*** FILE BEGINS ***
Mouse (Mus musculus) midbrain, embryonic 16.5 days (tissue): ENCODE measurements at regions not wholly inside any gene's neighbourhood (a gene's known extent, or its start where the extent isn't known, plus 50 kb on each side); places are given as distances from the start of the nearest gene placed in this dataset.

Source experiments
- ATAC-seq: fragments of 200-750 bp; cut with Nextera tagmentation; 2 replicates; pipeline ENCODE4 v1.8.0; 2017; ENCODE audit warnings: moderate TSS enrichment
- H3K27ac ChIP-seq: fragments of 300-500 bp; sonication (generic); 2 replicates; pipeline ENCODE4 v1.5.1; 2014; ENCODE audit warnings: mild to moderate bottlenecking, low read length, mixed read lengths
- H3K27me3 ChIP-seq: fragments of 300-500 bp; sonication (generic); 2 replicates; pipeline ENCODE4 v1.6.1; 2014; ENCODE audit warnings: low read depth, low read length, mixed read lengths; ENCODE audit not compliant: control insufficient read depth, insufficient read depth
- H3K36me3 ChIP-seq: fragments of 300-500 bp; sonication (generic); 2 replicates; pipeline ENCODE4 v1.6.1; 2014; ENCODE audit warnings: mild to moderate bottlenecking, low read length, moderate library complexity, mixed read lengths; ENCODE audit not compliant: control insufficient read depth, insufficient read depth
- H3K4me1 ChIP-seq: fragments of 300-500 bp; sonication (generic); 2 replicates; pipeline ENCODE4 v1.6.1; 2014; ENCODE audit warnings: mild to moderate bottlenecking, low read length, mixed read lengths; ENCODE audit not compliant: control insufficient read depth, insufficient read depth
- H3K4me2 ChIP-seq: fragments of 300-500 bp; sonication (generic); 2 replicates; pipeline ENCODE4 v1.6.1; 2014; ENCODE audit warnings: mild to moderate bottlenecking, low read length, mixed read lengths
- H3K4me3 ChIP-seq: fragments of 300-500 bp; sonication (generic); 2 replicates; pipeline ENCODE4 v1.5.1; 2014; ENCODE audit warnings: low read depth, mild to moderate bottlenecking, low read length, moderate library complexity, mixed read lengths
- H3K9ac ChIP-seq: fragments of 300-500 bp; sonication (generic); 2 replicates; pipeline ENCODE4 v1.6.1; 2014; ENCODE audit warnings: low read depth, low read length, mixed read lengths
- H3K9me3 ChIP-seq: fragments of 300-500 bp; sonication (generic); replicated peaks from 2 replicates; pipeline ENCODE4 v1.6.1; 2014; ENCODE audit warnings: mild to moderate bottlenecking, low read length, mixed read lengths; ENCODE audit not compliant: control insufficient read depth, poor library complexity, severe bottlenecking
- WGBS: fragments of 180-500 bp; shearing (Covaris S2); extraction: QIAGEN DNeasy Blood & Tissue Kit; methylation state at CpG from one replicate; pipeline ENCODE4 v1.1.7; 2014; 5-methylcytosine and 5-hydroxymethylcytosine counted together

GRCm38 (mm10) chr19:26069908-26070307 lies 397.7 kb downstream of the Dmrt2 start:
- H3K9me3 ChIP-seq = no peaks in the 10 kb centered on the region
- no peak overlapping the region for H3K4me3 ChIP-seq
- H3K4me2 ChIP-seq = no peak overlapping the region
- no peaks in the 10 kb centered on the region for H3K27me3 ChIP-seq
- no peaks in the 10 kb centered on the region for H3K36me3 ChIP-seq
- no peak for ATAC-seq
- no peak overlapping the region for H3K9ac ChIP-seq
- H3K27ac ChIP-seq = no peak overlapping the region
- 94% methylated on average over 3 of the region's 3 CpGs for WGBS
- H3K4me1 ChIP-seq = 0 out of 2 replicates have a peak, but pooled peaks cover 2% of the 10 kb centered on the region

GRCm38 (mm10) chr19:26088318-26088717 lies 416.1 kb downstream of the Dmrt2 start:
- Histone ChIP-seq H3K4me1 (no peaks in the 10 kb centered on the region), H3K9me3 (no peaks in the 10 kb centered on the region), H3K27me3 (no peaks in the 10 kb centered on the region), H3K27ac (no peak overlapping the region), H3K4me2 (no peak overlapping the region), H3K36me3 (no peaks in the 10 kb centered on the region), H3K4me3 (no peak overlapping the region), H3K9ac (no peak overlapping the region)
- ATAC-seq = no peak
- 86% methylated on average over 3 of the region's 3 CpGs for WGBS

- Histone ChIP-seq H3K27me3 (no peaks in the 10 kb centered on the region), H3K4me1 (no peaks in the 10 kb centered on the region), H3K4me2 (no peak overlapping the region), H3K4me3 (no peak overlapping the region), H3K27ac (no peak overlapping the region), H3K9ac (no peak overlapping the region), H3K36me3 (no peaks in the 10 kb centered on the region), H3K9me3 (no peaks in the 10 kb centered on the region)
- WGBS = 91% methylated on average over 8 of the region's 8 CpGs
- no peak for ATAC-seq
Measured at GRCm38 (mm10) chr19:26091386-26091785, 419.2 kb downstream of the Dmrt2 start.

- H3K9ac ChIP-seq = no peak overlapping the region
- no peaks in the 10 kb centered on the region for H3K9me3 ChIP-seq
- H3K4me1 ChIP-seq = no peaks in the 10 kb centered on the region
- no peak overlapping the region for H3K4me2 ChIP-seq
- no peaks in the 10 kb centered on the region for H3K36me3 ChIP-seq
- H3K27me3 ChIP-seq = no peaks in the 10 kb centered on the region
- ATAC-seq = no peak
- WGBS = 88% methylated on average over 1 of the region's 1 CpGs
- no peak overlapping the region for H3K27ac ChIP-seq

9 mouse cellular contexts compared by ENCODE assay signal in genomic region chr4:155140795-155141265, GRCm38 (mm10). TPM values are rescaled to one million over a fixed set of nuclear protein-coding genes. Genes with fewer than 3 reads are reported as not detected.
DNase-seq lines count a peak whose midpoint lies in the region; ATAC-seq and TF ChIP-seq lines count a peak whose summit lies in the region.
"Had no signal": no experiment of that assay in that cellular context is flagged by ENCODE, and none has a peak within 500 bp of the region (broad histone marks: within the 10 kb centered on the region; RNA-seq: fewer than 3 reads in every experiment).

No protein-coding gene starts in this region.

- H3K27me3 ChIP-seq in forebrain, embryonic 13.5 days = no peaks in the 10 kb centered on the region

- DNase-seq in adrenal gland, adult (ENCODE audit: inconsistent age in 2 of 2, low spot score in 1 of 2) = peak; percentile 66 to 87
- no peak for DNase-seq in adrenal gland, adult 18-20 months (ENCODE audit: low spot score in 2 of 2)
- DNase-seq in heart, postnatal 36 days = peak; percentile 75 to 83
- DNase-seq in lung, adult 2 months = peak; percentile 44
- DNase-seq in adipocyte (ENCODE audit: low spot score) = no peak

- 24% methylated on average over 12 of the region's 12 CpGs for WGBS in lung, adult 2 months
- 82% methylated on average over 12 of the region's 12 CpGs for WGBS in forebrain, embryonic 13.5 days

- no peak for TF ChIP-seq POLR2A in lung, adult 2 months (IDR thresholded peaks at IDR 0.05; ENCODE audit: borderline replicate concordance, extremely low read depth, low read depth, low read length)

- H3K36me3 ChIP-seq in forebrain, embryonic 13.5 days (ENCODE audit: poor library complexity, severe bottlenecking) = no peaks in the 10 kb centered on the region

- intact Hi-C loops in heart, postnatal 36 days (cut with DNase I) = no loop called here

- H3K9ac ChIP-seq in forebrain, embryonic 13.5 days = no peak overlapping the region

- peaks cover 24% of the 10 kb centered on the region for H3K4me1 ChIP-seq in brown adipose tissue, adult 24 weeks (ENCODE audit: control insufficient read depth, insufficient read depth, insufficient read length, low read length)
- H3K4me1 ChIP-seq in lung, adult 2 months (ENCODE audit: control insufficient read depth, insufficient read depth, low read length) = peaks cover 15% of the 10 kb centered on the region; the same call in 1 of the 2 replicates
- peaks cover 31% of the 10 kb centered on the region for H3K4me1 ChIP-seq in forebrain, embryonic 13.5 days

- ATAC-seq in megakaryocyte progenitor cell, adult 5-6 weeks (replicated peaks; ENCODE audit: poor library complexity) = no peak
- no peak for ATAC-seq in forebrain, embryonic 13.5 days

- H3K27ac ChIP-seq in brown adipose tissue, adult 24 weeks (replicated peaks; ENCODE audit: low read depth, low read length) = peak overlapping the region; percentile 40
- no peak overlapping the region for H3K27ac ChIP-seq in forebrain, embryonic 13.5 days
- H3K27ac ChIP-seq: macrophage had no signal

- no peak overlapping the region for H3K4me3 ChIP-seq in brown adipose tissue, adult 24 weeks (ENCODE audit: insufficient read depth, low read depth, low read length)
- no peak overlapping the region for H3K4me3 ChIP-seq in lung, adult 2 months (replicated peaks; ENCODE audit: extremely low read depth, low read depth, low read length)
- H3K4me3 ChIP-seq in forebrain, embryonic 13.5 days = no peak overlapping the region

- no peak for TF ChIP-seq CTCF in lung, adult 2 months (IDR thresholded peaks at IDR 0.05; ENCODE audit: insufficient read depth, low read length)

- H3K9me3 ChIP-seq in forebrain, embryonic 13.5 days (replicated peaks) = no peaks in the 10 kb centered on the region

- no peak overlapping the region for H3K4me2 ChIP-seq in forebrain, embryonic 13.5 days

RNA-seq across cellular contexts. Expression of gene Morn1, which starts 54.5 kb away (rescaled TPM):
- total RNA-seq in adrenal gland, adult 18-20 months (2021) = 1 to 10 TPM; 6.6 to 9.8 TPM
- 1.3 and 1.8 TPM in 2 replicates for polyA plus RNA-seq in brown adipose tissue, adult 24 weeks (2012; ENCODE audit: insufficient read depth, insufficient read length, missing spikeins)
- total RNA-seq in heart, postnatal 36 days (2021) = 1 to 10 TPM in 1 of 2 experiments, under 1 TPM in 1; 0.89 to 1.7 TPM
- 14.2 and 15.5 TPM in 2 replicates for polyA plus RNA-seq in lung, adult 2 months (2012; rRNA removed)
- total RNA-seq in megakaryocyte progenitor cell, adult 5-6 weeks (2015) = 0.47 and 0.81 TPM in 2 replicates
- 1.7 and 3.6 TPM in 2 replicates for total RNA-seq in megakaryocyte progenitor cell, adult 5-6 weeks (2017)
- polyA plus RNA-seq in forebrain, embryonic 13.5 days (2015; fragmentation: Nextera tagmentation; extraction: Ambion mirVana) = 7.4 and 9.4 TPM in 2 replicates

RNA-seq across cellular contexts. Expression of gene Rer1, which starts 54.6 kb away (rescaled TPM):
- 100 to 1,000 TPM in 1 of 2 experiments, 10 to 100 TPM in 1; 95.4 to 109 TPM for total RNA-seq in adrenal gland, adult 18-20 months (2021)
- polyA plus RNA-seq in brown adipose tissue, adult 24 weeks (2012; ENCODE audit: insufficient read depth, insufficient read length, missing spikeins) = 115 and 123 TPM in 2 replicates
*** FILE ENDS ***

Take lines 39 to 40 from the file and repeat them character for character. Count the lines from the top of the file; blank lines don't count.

- WGBS = 88% methylated on average over 1 of the region's 1 CpGs
- no peak overlapping the region for H3K27ac ChIP-seq